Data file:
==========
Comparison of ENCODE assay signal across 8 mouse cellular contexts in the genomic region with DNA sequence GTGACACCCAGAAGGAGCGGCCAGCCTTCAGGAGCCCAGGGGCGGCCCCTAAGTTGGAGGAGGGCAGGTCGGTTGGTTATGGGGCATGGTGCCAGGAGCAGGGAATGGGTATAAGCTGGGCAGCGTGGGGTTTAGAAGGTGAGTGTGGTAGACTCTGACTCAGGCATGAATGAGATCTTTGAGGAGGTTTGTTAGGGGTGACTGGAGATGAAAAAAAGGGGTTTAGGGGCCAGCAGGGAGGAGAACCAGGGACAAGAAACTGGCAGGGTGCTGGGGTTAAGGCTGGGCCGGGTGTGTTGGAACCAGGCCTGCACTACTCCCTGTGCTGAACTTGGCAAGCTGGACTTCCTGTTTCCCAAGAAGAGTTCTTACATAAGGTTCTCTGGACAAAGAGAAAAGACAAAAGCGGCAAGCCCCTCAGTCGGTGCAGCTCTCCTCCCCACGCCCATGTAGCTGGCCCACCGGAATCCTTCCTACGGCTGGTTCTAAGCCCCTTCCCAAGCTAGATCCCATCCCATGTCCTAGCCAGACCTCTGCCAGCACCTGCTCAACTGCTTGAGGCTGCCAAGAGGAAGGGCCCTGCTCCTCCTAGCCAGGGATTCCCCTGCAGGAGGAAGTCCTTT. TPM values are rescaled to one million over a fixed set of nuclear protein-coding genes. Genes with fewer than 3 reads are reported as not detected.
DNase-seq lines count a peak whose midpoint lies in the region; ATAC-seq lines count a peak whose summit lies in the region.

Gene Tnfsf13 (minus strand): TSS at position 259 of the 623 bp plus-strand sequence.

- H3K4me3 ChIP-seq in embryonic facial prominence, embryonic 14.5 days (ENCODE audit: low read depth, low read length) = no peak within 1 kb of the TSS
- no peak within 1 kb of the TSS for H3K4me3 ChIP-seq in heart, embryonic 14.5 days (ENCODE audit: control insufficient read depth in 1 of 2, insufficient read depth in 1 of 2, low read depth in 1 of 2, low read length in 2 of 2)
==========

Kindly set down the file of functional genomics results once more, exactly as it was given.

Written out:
Comparison of ENCODE assay signal across 8 mouse cellular contexts in the genomic region with DNA sequence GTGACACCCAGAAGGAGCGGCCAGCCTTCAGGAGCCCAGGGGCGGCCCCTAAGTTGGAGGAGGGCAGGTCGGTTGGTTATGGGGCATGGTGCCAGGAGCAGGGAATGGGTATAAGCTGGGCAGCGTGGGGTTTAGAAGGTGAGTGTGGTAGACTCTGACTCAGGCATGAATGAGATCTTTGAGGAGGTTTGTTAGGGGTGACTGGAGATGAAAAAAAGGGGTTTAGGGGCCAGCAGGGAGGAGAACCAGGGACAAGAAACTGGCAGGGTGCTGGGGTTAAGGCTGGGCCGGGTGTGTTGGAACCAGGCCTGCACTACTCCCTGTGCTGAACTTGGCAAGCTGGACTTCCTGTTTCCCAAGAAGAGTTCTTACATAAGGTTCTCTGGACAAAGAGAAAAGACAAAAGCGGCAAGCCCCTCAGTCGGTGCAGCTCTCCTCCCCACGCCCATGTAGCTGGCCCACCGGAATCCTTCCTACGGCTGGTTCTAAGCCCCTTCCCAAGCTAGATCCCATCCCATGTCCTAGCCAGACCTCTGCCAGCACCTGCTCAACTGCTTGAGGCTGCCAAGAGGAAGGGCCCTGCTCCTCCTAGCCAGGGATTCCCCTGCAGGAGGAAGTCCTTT. TPM values are rescaled to one million over a fixed set of nuclear protein-coding genes. Genes with fewer than 3 reads are reported as not detected.
DNase-seq lines count a peak whose midpoint lies in the region; ATAC-seq lines count a peak whose summit lies in the region.

Gene Tnfsf13 (minus strand): TSS at position 259 of the 623 bp plus-strand sequence.

- H3K4me3 ChIP-seq in embryonic facial prominence, embryonic 14.5 days (ENCODE audit: low read depth, low read length) = no peak within 1 kb of the TSS
- no peak within 1 kb of the TSS for H3K4me3 ChIP-seq in heart, embryonic 14.5 days (ENCODE audit: control insufficient read depth in 1 of 2, insufficient read depth in 1 of 2, low read depth in 1 of 2, low read length in 2 of 2)